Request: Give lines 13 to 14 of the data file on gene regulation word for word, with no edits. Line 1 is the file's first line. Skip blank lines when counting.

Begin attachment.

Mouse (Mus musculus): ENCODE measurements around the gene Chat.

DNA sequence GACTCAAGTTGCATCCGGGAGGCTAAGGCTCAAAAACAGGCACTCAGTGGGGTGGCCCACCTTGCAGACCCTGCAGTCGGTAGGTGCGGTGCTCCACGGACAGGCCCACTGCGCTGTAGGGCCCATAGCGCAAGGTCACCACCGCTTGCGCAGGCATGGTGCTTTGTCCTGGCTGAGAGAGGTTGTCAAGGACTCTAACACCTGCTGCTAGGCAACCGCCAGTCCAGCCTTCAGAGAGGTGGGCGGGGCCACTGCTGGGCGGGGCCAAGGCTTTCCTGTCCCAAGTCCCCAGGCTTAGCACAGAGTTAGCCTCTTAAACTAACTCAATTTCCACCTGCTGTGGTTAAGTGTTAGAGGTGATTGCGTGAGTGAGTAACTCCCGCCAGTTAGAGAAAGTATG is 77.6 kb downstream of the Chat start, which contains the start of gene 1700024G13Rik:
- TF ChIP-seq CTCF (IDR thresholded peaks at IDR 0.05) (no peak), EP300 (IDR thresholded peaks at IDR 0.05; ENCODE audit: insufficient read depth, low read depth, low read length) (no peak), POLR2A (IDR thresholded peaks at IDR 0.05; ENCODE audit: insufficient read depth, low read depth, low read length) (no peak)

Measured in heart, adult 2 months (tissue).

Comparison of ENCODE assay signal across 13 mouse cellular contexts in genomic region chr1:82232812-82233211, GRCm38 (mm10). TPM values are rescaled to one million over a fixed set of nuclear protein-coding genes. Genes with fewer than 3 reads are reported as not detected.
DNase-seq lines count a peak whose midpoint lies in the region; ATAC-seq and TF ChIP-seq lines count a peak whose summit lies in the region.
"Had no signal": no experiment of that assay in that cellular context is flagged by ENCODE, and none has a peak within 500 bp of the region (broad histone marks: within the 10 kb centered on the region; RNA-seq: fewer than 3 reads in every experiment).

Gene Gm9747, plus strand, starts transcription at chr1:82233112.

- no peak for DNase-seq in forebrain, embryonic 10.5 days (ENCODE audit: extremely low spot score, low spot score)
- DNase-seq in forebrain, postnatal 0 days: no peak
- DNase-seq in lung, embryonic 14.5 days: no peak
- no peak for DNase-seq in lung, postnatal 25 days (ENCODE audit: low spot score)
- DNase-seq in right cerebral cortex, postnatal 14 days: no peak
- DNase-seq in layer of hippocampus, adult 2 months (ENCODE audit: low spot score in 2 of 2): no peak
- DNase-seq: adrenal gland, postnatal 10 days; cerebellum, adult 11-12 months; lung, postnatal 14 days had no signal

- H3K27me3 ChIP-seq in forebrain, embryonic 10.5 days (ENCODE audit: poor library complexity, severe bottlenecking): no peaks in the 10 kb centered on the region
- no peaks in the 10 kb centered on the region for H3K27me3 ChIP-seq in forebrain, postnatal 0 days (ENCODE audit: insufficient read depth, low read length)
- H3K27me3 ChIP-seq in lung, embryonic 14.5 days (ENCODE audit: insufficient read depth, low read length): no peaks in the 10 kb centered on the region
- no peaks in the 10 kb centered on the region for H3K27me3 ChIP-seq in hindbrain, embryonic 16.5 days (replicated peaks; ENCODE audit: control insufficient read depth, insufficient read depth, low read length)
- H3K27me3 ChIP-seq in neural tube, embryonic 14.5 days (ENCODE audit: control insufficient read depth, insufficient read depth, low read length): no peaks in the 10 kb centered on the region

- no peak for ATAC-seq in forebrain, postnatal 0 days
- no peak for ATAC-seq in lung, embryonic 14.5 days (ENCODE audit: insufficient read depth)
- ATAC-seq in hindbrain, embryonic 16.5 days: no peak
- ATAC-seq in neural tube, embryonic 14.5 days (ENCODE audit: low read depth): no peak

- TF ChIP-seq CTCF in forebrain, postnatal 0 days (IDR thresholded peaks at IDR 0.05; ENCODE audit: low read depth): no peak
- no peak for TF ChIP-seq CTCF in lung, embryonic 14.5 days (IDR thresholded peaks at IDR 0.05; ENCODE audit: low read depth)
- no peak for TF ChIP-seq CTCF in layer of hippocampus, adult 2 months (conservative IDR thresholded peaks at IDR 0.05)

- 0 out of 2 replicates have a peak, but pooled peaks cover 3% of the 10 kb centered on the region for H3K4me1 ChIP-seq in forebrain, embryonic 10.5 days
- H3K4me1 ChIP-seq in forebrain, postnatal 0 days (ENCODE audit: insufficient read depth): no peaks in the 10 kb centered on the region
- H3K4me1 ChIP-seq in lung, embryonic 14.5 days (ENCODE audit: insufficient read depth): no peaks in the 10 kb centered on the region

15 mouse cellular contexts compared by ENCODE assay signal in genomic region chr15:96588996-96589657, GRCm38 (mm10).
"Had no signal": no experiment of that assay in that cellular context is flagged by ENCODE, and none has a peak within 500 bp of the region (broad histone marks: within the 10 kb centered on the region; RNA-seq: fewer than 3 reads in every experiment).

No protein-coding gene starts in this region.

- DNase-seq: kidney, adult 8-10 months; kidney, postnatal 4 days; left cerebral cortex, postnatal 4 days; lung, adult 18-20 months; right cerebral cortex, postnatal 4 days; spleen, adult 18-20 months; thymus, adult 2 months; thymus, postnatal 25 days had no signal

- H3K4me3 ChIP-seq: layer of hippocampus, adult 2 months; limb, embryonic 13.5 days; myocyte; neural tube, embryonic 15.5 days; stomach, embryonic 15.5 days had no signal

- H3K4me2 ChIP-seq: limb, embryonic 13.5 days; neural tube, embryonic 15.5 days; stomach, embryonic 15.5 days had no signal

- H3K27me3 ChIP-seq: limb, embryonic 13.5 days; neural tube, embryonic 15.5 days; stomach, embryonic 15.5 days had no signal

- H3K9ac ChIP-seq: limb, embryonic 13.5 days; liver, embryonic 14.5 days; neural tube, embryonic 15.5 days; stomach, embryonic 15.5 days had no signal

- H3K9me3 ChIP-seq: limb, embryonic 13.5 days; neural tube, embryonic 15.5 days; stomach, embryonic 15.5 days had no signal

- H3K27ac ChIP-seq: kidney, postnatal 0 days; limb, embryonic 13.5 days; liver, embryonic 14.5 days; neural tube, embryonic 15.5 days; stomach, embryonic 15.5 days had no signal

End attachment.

- DNase-seq in right cerebral cortex, postnatal 14 days: no peak
- DNase-seq in layer of hippocampus, adult 2 months (ENCODE audit: low spot score in 2 of 2): no peak